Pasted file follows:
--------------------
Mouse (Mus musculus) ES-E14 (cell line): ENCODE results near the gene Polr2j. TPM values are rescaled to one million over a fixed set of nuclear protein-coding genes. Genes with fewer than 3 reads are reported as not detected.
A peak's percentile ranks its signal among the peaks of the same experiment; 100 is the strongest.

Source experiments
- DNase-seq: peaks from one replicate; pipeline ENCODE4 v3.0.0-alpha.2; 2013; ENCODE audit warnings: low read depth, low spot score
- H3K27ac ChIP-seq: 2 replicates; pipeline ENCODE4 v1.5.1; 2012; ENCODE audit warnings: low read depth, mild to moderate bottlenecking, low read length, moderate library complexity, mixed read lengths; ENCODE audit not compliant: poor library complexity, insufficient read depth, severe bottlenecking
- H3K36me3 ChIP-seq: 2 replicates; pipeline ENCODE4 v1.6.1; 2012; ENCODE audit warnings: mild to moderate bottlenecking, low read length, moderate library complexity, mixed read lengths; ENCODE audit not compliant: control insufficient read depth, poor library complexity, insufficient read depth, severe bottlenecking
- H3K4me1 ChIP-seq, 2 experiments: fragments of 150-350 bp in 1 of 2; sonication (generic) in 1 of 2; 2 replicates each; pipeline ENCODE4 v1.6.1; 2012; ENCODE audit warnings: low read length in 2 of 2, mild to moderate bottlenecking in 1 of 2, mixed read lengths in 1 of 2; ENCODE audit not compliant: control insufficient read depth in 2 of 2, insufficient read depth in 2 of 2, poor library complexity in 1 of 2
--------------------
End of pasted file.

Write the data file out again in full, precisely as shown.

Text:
Mouse (Mus musculus) ES-E14 (cell line): ENCODE results near the gene Polr2j. TPM values are rescaled to one million over a fixed set of nuclear protein-coding genes. Genes with fewer than 3 reads are reported as not detected.
A peak's percentile ranks its signal among the peaks of the same experiment; 100 is the strongest.

Source experiments
- DNase-seq: peaks from one replicate; pipeline ENCODE4 v3.0.0-alpha.2; 2013; ENCODE audit warnings: low read depth, low spot score
- H3K27ac ChIP-seq: 2 replicates; pipeline ENCODE4 v1.5.1; 2012; ENCODE audit warnings: low read depth, mild to moderate bottlenecking, low read length, moderate library complexity, mixed read lengths; ENCODE audit not compliant: poor library complexity, insufficient read depth, severe bottlenecking
- H3K36me3 ChIP-seq: 2 replicates; pipeline ENCODE4 v1.6.1; 2012; ENCODE audit warnings: mild to moderate bottlenecking, low read length, moderate library complexity, mixed read lengths; ENCODE audit not compliant: control insufficient read depth, poor library complexity, insufficient read depth, severe bottlenecking
- H3K4me1 ChIP-seq, 2 experiments: fragments of 150-350 bp in 1 of 2; sonication (generic) in 1 of 2; 2 replicates each; pipeline ENCODE4 v1.6.1; 2012; ENCODE audit warnings: low read length in 2 of 2, mild to moderate bottlenecking in 1 of 2, mixed read lengths in 1 of 2; ENCODE audit not compliant: control insufficient read depth in 2 of 2, insufficient read depth in 2 of 2, poor library complexity in 1 of 2